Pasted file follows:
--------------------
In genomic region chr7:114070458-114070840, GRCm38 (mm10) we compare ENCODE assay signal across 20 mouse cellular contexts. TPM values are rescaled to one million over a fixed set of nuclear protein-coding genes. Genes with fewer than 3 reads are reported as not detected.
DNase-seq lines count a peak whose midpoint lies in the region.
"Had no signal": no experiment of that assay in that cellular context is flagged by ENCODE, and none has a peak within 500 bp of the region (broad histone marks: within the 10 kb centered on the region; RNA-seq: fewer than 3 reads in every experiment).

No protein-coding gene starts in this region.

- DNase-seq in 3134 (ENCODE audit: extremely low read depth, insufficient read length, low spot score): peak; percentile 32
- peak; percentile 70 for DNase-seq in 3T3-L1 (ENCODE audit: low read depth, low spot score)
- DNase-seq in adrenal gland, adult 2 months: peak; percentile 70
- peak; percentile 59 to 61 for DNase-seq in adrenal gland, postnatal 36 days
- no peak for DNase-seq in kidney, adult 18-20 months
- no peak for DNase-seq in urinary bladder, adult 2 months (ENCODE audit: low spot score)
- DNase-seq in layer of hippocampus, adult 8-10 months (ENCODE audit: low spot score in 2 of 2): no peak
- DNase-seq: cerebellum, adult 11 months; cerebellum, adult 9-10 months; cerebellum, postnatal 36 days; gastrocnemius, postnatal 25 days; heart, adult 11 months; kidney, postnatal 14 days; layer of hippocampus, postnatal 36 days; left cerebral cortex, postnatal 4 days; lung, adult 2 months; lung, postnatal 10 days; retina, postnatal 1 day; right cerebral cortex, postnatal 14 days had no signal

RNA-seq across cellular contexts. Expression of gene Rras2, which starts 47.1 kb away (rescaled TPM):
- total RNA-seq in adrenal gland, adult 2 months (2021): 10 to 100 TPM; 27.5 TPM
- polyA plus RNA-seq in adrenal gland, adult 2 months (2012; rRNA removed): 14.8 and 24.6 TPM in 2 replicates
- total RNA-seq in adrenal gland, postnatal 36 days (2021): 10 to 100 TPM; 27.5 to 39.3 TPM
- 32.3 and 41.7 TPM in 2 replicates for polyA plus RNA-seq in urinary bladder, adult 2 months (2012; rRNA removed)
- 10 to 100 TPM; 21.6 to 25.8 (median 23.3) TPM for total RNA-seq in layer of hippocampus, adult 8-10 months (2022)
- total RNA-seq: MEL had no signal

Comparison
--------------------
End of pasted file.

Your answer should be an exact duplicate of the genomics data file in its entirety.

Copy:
In genomic region chr7:114070458-114070840, GRCm38 (mm10) we compare ENCODE assay signal across 20 mouse cellular contexts. TPM values are rescaled to one million over a fixed set of nuclear protein-coding genes. Genes with fewer than 3 reads are reported as not detected.
DNase-seq lines count a peak whose midpoint lies in the region.
"Had no signal": no experiment of that assay in that cellular context is flagged by ENCODE, and none has a peak within 500 bp of the region (broad histone marks: within the 10 kb centered on the region; RNA-seq: fewer than 3 reads in every experiment).

No protein-coding gene starts in this region.

- DNase-seq in 3134 (ENCODE audit: extremely low read depth, insufficient read length, low spot score): peak; percentile 32
- peak; percentile 70 for DNase-seq in 3T3-L1 (ENCODE audit: low read depth, low spot score)
- DNase-seq in adrenal gland, adult 2 months: peak; percentile 70
- peak; percentile 59 to 61 for DNase-seq in adrenal gland, postnatal 36 days
- no peak for DNase-seq in kidney, adult 18-20 months
- no peak for DNase-seq in urinary bladder, adult 2 months (ENCODE audit: low spot score)
- DNase-seq in layer of hippocampus, adult 8-10 months (ENCODE audit: low spot score in 2 of 2): no peak
- DNase-seq: cerebellum, adult 11 months; cerebellum, adult 9-10 months; cerebellum, postnatal 36 days; gastrocnemius, postnatal 25 days; heart, adult 11 months; kidney, postnatal 14 days; layer of hippocampus, postnatal 36 days; left cerebral cortex, postnatal 4 days; lung, adult 2 months; lung, postnatal 10 days; retina, postnatal 1 day; right cerebral cortex, postnatal 14 days had no signal

RNA-seq across cellular contexts. Expression of gene Rras2, which starts 47.1 kb away (rescaled TPM):
- total RNA-seq in adrenal gland, adult 2 months (2021): 10 to 100 TPM; 27.5 TPM
- polyA plus RNA-seq in adrenal gland, adult 2 months (2012; rRNA removed): 14.8 and 24.6 TPM in 2 replicates
- total RNA-seq in adrenal gland, postnatal 36 days (2021): 10 to 100 TPM; 27.5 to 39.3 TPM
- 32.3 and 41.7 TPM in 2 replicates for polyA plus RNA-seq in urinary bladder, adult 2 months (2012; rRNA removed)
- 10 to 100 TPM; 21.6 to 25.8 (median 23.3) TPM for total RNA-seq in layer of hippocampus, adult 8-10 months (2022)
- total RNA-seq: MEL had no signal

Comparison